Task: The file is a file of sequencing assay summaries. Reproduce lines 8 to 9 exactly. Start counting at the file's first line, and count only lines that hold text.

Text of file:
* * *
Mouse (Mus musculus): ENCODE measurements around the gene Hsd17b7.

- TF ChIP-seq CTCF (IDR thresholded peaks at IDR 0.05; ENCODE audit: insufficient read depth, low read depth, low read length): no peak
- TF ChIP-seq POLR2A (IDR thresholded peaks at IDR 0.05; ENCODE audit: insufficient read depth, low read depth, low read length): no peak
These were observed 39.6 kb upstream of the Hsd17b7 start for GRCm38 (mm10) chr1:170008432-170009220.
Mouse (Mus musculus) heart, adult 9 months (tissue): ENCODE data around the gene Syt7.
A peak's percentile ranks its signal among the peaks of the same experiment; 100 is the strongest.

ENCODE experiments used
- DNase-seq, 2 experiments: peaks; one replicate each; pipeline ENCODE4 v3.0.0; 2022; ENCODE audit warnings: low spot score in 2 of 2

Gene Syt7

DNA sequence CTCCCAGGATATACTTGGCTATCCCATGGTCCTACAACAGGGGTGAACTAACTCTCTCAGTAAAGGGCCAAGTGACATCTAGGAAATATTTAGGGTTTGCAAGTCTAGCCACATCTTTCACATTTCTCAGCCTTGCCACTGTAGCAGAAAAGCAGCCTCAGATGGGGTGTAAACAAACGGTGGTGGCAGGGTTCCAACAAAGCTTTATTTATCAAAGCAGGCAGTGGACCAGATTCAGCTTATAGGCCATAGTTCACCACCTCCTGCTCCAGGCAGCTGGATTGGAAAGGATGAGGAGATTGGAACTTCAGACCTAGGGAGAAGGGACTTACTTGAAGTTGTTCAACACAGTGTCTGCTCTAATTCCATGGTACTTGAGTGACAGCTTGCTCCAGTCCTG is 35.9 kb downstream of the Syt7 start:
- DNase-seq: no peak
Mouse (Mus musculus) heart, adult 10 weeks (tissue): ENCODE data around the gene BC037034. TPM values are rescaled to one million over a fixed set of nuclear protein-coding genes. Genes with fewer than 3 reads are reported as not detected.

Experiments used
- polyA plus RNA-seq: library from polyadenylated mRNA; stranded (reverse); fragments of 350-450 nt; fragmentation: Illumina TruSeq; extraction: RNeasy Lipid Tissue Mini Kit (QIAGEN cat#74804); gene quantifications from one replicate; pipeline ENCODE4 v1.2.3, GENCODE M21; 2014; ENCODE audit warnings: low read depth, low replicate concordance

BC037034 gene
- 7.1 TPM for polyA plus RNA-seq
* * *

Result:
- DNase-seq, 2 experiments: peaks; one replicate each; pipeline ENCODE4 v3.0.0; 2022; ENCODE audit warnings: low spot score in 2 of 2

Gene Syt7